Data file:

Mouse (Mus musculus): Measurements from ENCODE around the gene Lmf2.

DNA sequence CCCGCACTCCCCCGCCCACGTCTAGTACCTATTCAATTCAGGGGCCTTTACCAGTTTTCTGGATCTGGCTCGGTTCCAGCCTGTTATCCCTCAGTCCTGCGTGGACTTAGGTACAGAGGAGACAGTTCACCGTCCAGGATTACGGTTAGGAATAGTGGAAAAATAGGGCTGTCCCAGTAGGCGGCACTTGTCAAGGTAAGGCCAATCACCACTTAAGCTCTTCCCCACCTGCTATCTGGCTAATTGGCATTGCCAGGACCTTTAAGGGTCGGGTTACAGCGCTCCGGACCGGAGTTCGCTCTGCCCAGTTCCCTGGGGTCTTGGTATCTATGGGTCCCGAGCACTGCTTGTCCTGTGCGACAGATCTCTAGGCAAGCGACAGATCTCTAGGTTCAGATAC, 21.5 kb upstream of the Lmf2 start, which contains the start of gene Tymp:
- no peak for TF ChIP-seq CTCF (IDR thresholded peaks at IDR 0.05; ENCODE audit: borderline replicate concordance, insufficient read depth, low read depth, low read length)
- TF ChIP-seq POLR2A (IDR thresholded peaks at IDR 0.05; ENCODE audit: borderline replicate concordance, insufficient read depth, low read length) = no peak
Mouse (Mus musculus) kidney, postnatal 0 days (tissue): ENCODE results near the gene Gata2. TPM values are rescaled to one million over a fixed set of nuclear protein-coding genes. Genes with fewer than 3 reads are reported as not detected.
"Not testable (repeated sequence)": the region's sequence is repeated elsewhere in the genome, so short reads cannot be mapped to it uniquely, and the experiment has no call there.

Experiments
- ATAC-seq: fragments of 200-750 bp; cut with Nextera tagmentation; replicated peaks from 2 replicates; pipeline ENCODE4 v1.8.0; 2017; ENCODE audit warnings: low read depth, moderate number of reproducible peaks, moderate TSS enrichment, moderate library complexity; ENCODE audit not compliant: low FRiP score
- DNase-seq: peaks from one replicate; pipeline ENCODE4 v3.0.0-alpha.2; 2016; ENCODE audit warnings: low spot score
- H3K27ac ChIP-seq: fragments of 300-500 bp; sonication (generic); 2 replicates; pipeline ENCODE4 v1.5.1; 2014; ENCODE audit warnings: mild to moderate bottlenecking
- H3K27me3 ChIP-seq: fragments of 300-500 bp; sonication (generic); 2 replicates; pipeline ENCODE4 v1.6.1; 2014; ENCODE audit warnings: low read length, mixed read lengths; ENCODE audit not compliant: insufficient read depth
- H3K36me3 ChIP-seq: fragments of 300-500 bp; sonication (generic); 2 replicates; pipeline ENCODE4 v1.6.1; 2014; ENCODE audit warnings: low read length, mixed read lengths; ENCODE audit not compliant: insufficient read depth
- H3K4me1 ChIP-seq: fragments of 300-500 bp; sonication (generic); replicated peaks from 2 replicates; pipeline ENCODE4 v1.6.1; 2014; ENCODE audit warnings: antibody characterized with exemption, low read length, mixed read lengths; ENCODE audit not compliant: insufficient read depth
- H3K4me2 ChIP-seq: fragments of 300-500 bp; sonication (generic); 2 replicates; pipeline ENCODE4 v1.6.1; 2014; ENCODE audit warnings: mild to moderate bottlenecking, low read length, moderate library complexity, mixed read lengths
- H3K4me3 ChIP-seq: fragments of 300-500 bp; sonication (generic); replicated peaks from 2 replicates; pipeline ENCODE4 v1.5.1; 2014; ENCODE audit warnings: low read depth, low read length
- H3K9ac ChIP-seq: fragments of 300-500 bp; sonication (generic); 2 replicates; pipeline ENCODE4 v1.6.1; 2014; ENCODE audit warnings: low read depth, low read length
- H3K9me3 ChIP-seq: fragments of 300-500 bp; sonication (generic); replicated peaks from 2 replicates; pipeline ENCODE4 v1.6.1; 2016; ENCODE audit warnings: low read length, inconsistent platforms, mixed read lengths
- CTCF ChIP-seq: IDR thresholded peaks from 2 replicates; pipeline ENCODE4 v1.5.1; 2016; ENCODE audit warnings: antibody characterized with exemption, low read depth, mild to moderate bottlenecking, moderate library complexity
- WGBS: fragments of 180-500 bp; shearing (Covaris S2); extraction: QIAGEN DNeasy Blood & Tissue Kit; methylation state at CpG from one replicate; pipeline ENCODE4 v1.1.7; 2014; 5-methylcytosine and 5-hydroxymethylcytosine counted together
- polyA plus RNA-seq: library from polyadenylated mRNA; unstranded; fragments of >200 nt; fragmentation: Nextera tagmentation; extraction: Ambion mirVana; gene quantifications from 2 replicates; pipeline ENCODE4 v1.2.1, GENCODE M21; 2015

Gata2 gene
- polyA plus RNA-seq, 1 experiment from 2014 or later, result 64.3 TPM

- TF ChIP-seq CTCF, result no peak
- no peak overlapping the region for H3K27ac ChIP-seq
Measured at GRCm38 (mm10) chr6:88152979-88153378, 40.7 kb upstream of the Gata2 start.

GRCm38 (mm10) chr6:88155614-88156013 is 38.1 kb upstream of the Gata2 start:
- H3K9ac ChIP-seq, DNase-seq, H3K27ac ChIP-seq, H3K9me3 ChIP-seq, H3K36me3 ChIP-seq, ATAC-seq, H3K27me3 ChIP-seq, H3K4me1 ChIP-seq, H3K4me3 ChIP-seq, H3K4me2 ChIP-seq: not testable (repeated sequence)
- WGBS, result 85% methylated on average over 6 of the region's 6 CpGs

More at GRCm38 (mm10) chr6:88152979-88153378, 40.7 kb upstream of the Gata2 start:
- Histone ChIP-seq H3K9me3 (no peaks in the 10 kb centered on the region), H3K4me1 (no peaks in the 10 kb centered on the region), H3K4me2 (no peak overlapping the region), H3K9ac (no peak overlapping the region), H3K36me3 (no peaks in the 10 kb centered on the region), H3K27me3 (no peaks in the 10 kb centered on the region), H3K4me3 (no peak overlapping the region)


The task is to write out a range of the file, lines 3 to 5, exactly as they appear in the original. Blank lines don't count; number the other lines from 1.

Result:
- no peak for TF ChIP-seq CTCF (IDR thresholded peaks at IDR 0.05; ENCODE audit: borderline replicate concordance, insufficient read depth, low read depth, low read length)
- TF ChIP-seq POLR2A (IDR thresholded peaks at IDR 0.05; ENCODE audit: borderline replicate concordance, insufficient read depth, low read length) = no peak
Mouse (Mus musculus) kidney, postnatal 0 days (tissue): ENCODE results near the gene Gata2. TPM values are rescaled to one million over a fixed set of nuclear protein-coding genes. Genes with fewer than 3 reads are reported as not detected.